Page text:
The opinion of the court was delivered by: Sweet, D.J.
Defendant SG Cowen Securities Corp. ("SG Cowen") has moved to dismiss
the First Amended Complaint (the "Amended Complaint") of plaintiff
Theodore Rozsa ("Rozsa") pursuant to Rule 12(b)(6), Fed.R.Civ.P. For
the reasons set forth below, the motion is granted.
This action was commenced on March 27, 2001 by the filing of a
complaint. SG Cowen moved against that complaint which was dismissed by
an opinion of August 1, 2001, reported at 152 F. Supp.2d 526
(S.D.N.Y. 2001) ("Rozsa I").
The allegations as stated in the Amended Complaint are as follows.
Rozsa is an 86-year old Canadian citizen and resident of Alberta,
Canada. (Am. Compl. ¶ 1).
SG Cowen is a New York securities broker-dealer. (Id. ¶ 5).
Defendant May Davis Group, Inc. ("May Davis") is also a New York
securities broker-dealer, and defendant Carl Corley ("Corley") was
employed by May Davis. (Id. ¶¶ 2-3). SG Cowen purported to act as a
clearing broker for May Davis, pursuant to undisclosed agreements
with May Davis. Rozsa was not a party to any such agreements and was
not informed about Cowen's status as a clearing broker. (Id. ¶ 5).
Defendant Thomas Baribeau ("Baribeau") is a resident of California;
in 1999 Baribeau caused the incorporation of a Nevada corporation, the
Aid for Humanity and Benevolence Foundation (the "Foundation"). (Id. ¶¶
4, 8). Baribeau set up a brokerage account in the name of the Foundation
at SG Cowen, and then used that account to defraud Rozsa of $5 million
which Rozsa had entrusted to SG Cowen. (Id. ¶¶ 23-27).
In late 1999, Baribeau persuaded Rozsa to wire $5 million into a
"`sub-account'" of the Foundation, over which Rozsa would be the
recorded and beneficial owner and sole signatory. (Id. ¶ 9).
Baribeau informed Rozsa that the account would be invested in money
market funds, unless Rozsa directed otherwise. Baribeau also stated
that Rozsa's funds, and the funds of others, would be employed in
"virtually riskless `program trading,'" involving foreign bank
instruments, which would return profits of 15% per trade. (¶ 10).
Baribeau also purportedly told Rozsa that SG Cowen would be the
"depository" for his funds, and that May Davis was affiliated with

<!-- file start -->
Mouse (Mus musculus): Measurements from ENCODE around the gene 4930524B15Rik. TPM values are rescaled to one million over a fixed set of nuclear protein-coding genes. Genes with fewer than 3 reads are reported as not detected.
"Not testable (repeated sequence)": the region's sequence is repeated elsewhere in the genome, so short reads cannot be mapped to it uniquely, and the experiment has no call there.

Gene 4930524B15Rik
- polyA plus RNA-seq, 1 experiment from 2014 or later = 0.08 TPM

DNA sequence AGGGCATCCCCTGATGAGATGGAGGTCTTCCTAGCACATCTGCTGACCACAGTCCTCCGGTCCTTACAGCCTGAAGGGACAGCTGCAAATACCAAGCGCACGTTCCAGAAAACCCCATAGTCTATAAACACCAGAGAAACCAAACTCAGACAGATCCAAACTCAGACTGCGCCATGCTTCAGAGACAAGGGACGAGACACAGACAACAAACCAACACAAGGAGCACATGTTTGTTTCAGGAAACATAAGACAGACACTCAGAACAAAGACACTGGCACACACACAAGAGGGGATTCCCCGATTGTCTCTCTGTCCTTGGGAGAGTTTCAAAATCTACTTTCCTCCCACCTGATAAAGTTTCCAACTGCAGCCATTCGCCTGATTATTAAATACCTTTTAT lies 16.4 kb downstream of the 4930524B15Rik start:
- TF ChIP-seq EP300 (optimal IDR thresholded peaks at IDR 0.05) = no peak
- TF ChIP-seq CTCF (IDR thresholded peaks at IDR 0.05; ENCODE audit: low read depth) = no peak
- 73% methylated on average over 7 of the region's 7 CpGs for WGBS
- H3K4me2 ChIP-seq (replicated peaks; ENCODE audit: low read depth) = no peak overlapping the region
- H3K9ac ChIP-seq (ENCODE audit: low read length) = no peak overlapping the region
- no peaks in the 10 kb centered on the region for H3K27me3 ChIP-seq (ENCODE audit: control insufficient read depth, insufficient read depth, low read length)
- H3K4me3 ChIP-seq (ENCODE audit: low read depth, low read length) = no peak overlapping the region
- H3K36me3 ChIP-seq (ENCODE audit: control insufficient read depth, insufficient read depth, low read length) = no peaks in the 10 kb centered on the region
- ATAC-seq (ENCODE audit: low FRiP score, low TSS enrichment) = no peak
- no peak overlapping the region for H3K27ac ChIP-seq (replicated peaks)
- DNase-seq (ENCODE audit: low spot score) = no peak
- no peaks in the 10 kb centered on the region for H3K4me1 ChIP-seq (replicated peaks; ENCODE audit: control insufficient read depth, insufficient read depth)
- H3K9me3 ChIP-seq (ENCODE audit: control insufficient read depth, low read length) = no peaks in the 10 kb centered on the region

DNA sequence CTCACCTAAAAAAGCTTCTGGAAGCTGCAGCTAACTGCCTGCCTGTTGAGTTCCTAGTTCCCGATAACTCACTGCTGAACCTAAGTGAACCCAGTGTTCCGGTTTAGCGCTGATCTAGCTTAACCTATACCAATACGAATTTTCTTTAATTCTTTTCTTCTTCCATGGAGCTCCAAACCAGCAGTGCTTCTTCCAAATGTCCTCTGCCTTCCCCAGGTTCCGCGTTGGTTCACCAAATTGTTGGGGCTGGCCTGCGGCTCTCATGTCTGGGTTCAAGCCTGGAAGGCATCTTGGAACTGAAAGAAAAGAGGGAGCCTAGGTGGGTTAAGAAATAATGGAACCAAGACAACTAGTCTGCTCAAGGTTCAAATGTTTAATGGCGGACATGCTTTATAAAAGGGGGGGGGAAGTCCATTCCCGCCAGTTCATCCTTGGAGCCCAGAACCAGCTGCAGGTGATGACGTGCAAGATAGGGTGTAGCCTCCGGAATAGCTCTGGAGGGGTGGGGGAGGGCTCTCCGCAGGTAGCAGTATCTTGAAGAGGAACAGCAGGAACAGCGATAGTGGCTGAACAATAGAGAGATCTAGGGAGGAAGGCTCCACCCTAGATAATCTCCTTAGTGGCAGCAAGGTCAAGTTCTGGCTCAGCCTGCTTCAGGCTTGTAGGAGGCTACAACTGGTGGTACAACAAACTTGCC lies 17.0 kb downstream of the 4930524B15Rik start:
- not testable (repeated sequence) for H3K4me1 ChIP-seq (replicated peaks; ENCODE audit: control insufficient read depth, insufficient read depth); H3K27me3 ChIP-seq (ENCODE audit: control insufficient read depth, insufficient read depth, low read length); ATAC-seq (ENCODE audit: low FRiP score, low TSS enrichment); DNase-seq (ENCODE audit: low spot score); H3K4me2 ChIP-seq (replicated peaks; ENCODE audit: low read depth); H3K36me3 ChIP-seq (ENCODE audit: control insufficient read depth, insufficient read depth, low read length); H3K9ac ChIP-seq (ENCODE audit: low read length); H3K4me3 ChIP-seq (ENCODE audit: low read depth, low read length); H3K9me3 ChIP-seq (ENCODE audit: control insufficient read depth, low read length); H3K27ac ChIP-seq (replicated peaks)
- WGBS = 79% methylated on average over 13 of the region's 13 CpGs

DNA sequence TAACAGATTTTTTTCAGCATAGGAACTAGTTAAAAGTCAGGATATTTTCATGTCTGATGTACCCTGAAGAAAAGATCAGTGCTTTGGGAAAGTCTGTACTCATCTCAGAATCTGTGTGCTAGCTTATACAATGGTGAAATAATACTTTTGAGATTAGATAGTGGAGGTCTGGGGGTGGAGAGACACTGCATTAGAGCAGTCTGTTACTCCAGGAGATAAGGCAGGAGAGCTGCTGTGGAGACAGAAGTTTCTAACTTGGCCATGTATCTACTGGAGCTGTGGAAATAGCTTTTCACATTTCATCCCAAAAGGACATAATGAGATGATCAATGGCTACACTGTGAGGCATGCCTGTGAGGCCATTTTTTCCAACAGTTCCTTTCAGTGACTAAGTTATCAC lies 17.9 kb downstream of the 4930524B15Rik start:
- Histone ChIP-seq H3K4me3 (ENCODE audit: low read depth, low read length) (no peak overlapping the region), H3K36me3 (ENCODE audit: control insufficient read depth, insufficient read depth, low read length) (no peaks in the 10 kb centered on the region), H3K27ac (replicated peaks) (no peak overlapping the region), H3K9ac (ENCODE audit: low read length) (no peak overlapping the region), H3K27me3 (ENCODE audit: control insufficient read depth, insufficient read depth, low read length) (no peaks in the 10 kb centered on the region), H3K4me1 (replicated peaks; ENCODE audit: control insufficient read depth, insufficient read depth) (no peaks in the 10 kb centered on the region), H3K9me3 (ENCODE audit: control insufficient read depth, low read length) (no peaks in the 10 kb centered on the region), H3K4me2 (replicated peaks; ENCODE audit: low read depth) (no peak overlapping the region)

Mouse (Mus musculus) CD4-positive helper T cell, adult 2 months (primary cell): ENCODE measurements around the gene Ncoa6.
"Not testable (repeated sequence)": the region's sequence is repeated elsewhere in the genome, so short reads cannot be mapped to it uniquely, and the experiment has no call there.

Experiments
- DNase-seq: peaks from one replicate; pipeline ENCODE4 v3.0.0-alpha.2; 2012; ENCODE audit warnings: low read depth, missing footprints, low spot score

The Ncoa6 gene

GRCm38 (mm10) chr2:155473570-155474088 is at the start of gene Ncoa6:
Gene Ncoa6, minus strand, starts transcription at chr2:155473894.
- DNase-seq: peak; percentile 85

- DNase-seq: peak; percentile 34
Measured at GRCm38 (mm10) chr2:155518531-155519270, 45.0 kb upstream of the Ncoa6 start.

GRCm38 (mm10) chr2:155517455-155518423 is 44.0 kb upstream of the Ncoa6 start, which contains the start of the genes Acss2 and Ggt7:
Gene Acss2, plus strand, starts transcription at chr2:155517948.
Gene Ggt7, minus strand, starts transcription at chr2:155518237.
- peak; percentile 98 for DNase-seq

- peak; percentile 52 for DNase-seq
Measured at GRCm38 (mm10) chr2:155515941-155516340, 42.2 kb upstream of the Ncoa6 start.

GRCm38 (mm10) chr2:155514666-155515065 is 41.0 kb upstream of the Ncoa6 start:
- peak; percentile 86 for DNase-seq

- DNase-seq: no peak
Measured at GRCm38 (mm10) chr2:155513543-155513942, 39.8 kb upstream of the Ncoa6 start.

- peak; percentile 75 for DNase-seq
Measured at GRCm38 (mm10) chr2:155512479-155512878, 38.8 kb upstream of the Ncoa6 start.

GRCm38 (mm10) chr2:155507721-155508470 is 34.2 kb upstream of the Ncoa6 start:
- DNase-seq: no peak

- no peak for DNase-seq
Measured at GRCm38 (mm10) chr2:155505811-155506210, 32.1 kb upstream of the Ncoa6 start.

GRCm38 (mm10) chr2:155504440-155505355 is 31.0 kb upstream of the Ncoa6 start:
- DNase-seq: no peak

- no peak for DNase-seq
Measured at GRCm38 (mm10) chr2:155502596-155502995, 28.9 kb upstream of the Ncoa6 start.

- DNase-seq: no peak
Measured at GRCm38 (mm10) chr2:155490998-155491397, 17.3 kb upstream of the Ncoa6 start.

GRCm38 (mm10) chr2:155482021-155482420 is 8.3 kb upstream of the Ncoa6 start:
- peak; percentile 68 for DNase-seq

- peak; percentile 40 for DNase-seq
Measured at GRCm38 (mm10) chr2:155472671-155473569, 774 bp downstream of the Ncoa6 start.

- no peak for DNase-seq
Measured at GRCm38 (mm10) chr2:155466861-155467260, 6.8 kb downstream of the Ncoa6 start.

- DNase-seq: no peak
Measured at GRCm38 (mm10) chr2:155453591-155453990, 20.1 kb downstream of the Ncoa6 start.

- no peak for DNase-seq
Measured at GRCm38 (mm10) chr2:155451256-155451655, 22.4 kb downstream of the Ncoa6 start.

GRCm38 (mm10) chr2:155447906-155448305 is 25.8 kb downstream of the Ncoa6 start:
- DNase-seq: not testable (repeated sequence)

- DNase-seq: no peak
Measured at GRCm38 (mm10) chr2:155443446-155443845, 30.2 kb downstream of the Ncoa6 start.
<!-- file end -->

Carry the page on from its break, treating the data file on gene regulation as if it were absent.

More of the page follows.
or owned by SG Cowen. (Id. ¶ 12-13).
Similar contemporaneous statements were made by Baribeau to at least
two other prospective depositors. (Id. ¶ 11).
On December 10, 1999, Rozsa signed a SG Cowen disclosure election and
taxpayer identification form in order to open an account at SG Cowen
which listed only Rozsa as owner of the account, and made no mention of
the Foundation. Id. ¶ 12).
At the request of May Davis, SG Cowen opened a brokerage account in
the name of the Foundation, No. HM10585711 (the "Account") based upon
a "New Account Form" filled out by Corley of May Davis, who designated
it as a "Master Account." (Id. ¶ 14). After Baribeau had informed
Rozsa that May Davis was affiliated or owned by SG Cowen, Rozsa, as
"owner" of the Account, signed and sent to May Davis a Form W-8
Certificate of Foreign Status on December 13, 1999. (Id. ¶ 13).
On or about December 14, 1999, May Davis on behalf of Rozsa proposed
to SG Cowen that Rozsa's $5 million would be deposited in a
"Sub-Account" of the Foundation, and submitted to SG Cowen forms
prepared by Rozsa to accomplish that end. At about the same time,
Corley sent to SG Cowen completed SG Cowen "New Account Forms" for
proposed "Sub-Accounts" for two other prospective $5 million investors
residing in Singapore and New Zealand, respectively. (Id. ¶ 15, Exs.
C, D, E).
Also on December 14, 1999, Corley prepared and sent to SG Cowen a
statement of the "Account Structure and Client Information" for the
prospective Master (or Primary) Account and the three Secondary accounts.
The Primary Account was in the name of the Foundation, listing
Baribeau's name and California address; the Secondary Accounts were
in the names of the three individual depositors, not the Foundation,
and listed the individuals' addresses and foreign passport information
for account signature purposes. (Id. ¶ 15).
On December 16, 1999, a person at SG Cowen allegedly advised May Davis
that SG Cowen would not open any such "Secondary Account" or
"Sub-Account" and directed that the funds belonging to Rozsa and the
two other prospective depositors should be earmarked with the notation
"FOR THE BENEFIT OF," followed by each depositor's name, and thus
deposited in the Foundation's "Master Account" at SG Cowen. SG Cowen's
instruction was conveyed to Rozsa through May Davis. (Id. ¶ 16).
On December 16, 1999, pursuant to SG Cowen's wire transfer
instructions, Rozsa transferred $5 million by wire from Rozsa's
account at a Calgary, Alberta branch of the Bank of Montreal to an
account at the Bank of New York in the name of SG Cowen, "Ref: May
Davis Group, for further credit to: Aid for Humanity and Benevolence
Foundation, a/c HM10585711 FOR THE BENEFIT OF: Mr. Theodore Rozsa."
(Id. ¶ 18).
On December 17, 1999, Corley faxed Rozsa a letter welcoming him to
"The May Davis Group." The body of the letter stated in its entirety:
I would like to welcome you to The May Davis Group.
The May Davis Group is a full service investment
banking brokerage firm, fully committed to providing our
private and institutional clients with the highest level
of investment management services.
Our objective is to help you build your net worth and
manage risk. In doing so we can help you achieve your
long-term goals. We have at our disposal proprietary
analysis to develop the optimal risk/reward strategy for
each client. We enjoy a broad capability to monitor
market conditions, in order for you to take ...